The Treasury Department could do more to figure out why some struggling borrowers are failing out of the government’s housing relief programs, according to a new report.
A new study from the Government Accountability Office (GAO) found that while the Treasury monitors the failure rates of various borrowers in its housing relief programs, it does not have tools to evaluate why different servicers providing the program on the ground level have varying levels of success. More rigorous oversight could catch reporting errors or misguided servicer practices that make it harder for homeowners to comply with rules of the relief programs.
“Without more fully evaluating servicer data, Treasury may miss opportunities to identify and address servicer weaknesses and assist and retain as many borrowers as possible,” the GAO wrote.
The Treasury has distributed roughly a third of the $38.5 billion in bailout funds set aside for housing relief efforts. And the GAO noted that since 2012, the number of struggling homeowners enrolling in the Home Affordable Modification Program (HAMP) has declined. HAMP was designed to help homeowners modify the terms of their mortgages if they were struggling to keep up with payments. Roughly 1.2 million permanent mortgage modifications have been made under the program, according to Treasury.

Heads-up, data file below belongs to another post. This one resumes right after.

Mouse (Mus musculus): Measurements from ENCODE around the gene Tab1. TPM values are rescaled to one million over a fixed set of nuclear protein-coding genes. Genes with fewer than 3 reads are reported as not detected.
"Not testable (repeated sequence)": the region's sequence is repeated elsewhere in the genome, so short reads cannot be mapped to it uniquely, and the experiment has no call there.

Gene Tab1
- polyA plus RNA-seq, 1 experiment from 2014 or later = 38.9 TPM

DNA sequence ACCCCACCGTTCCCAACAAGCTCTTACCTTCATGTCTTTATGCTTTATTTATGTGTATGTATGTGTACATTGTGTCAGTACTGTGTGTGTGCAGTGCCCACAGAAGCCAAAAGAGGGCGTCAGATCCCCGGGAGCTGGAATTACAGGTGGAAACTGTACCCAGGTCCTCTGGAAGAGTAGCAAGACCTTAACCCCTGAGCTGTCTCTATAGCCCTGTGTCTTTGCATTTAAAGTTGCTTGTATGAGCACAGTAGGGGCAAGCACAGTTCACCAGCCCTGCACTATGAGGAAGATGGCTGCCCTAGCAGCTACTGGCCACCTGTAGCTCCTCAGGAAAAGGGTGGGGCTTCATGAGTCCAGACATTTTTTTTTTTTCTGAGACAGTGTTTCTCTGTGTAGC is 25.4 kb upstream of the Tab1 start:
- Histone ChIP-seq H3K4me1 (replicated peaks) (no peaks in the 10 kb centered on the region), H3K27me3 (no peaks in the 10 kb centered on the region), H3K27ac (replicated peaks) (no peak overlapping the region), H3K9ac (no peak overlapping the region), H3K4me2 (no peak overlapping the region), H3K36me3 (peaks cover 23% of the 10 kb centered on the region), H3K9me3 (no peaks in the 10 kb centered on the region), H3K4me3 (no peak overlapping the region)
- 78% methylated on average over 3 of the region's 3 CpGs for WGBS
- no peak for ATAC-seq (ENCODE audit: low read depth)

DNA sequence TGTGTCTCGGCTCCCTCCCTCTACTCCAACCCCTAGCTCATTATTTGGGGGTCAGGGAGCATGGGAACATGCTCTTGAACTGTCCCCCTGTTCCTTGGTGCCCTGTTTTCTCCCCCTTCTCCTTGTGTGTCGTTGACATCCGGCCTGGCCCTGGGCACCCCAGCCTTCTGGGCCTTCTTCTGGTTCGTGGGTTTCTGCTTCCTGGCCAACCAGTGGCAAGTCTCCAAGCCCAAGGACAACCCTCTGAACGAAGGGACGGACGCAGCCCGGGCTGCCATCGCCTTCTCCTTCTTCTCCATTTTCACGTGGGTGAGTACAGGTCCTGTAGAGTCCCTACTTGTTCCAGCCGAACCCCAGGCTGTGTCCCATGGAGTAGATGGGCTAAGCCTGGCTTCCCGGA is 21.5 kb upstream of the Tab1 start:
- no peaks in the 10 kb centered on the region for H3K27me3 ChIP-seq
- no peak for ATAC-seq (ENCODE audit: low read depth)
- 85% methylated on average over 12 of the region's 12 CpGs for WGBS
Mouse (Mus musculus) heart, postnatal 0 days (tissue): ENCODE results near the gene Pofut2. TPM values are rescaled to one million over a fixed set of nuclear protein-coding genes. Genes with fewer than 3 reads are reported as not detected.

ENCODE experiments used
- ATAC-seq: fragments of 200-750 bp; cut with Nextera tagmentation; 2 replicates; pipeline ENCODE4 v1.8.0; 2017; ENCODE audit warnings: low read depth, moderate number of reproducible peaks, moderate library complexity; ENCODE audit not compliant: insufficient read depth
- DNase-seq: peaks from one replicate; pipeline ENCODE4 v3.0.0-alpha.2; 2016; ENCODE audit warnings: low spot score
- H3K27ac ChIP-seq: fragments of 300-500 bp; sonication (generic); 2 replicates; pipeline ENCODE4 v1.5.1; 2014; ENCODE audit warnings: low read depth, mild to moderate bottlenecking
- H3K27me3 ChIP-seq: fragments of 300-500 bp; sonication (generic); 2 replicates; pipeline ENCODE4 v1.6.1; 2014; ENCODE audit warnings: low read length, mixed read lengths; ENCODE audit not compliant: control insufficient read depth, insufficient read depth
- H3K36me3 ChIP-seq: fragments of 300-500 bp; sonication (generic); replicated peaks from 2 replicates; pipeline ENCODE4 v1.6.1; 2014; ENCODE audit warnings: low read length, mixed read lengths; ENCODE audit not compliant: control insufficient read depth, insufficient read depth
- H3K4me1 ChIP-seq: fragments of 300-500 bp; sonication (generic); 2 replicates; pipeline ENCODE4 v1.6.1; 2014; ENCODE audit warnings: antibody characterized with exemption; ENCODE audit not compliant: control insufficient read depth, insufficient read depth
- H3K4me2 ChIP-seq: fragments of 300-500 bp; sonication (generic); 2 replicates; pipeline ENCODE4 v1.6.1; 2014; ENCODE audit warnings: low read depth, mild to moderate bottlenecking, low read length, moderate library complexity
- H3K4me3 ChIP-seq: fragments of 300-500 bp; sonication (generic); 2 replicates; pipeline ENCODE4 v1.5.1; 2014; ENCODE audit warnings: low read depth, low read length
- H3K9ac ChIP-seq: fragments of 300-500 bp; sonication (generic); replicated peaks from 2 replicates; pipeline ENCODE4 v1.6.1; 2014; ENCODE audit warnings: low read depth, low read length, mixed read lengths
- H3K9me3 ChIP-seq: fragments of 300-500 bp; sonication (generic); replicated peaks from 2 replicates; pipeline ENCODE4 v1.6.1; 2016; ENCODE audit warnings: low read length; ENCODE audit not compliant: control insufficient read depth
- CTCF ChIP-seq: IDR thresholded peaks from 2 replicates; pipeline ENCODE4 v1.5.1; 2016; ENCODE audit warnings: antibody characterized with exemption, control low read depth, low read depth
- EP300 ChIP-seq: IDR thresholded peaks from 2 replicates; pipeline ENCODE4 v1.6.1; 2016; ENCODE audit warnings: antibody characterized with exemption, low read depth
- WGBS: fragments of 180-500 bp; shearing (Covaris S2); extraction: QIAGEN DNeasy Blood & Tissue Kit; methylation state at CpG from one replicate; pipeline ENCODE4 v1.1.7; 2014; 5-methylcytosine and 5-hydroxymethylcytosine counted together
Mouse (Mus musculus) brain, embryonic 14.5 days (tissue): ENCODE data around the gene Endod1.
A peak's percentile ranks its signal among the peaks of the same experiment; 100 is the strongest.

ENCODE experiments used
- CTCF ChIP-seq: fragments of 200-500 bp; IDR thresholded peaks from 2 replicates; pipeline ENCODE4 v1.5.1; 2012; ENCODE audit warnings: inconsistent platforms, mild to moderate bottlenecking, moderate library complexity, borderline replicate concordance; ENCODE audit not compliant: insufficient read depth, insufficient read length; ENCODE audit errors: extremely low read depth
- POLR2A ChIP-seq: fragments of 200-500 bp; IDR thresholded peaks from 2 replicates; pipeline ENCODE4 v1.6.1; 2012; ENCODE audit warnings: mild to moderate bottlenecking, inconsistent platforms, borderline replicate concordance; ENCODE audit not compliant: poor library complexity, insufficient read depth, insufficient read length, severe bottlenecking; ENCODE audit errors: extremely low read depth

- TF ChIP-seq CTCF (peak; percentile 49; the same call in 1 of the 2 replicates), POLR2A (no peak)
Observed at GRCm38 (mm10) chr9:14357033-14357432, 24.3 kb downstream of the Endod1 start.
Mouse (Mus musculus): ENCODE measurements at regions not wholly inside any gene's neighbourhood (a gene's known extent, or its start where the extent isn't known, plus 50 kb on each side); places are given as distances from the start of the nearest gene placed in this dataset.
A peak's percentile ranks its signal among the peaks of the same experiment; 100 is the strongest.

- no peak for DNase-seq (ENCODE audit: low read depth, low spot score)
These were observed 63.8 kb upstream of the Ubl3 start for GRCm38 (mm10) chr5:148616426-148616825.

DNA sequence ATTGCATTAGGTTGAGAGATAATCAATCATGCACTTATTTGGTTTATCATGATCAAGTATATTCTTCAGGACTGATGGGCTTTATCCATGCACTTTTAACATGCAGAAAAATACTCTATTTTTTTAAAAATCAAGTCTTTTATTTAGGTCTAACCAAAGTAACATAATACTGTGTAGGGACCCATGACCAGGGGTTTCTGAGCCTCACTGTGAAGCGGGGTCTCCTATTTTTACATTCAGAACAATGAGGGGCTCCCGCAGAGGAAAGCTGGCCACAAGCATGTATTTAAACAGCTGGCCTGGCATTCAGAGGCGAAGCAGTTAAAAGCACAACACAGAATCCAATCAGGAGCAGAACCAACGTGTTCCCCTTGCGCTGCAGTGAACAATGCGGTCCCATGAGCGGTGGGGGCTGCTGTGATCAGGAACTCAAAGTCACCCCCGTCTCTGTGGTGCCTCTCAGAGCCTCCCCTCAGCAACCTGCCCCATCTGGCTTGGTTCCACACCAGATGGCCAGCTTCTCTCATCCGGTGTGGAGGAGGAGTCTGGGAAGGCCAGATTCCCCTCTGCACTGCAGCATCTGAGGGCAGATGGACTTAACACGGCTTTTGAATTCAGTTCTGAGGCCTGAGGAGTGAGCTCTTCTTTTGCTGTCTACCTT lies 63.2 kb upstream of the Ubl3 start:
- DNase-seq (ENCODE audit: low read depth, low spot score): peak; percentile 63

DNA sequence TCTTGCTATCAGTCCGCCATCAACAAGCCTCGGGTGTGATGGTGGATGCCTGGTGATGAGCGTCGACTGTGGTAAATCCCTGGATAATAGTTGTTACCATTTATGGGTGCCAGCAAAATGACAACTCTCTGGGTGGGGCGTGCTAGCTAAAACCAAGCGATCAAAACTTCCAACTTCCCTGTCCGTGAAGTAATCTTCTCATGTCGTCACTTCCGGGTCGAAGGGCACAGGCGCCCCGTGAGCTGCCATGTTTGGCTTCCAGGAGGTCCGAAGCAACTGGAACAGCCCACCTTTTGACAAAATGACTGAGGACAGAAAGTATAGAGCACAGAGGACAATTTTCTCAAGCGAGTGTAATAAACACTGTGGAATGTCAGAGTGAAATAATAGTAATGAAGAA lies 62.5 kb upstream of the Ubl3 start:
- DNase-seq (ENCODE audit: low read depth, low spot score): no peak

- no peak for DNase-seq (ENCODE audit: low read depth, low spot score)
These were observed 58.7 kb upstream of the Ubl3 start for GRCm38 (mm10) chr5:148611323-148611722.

The GAO found that the percentage of HAMP participants who redefaulted on their mortgages varied depending on the mortgage servicer implementing the program. For example, as of March 2013, borrowers redefaulted at rates ranging from 13 percent to 19 percent. Better analysis could determine why those numbers vary, and possibly identify ways to help keep some homeowners in the initiative.
The GAO noted that the Treasury has adopted most of its recommendations when it comes to monitoring its housing programs. It also said that Treasury has repeatedly extended the deadline for HAMP to help homeowners avoid an interest rate increase that comes after several years in the program.
In its response, the Treasury noted its ongoing efforts to analyze housing data, but also said it would continue efforts to improve on that front, and consider the GAO’s recommendations.